Most older people feel they are younger, and this can be risky

In a new study, researchers examined the ‘age inside’ and ‘age outside’ in older people age 65-90.

They found most older people feel they are younger than they really are.

Although this feeling can be exciting and bring happiness to people, it can also lead to some health risks.

The study was conducted by a researcher from Queen’s University Kingston.

Age inside is a type of self-reported, subjective age, that is unconstrained by years lived or physical health.

In the study, the researcher examined how age inside is linked to the biological age and whether gender, income adequacy, and education level linked to age inside or age inside perception.

She tested 66 adults aged 65–90 years using an online or in person questionnaire. All of the people had at least one illness.

The researcher found that the majority of people felt they were 20 to 40 years younger than their real age.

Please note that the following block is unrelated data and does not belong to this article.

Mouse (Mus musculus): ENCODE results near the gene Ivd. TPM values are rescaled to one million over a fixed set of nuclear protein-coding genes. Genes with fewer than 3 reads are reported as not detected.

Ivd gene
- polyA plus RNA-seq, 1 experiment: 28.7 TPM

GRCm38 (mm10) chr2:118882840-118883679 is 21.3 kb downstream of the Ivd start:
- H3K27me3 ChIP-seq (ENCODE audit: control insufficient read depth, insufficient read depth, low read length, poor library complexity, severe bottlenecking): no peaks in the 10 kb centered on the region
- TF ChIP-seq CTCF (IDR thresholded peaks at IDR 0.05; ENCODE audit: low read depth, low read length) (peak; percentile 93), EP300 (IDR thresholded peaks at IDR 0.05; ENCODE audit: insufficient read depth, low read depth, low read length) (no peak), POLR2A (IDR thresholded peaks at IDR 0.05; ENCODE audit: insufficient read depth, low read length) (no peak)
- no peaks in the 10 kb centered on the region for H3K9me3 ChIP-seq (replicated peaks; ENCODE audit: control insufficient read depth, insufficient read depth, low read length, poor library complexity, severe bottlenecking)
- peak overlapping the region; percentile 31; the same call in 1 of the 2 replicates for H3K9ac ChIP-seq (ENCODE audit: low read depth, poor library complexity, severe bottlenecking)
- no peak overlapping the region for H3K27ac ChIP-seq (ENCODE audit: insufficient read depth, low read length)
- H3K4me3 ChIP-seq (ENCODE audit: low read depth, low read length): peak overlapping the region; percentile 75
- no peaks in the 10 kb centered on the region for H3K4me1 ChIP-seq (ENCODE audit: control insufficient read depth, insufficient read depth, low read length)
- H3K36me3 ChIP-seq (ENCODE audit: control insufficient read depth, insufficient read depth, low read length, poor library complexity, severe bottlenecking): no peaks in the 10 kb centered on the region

She also found that the younger age inside may explain mid and later life purchases such as sailboats, and sports cars, new hobbies, and new loves.

With a youthful age inside, older people may be more likely to take risks and have radical changes in their life. They are less likely to fit into stereotypical elder roles.

The researcher said that this may cause confusion and frustration for loved ones and health practitioners.

The finding has clinical value and it could help explain some older adults’ lack of compliance with medical directives due to the attitude ‘they are for old people, I’m not old’.

She hopes that policymakers and service providers can acknowledge that the biological age may not be reflective of the age of the person inside.

It is important to create health care programs that appeal to the young inside.

The author of the study is L.F. Carver, Post Doctoral Fellow at Queen’s University Kingston.

The study is published in the International Journal of Aging Research.

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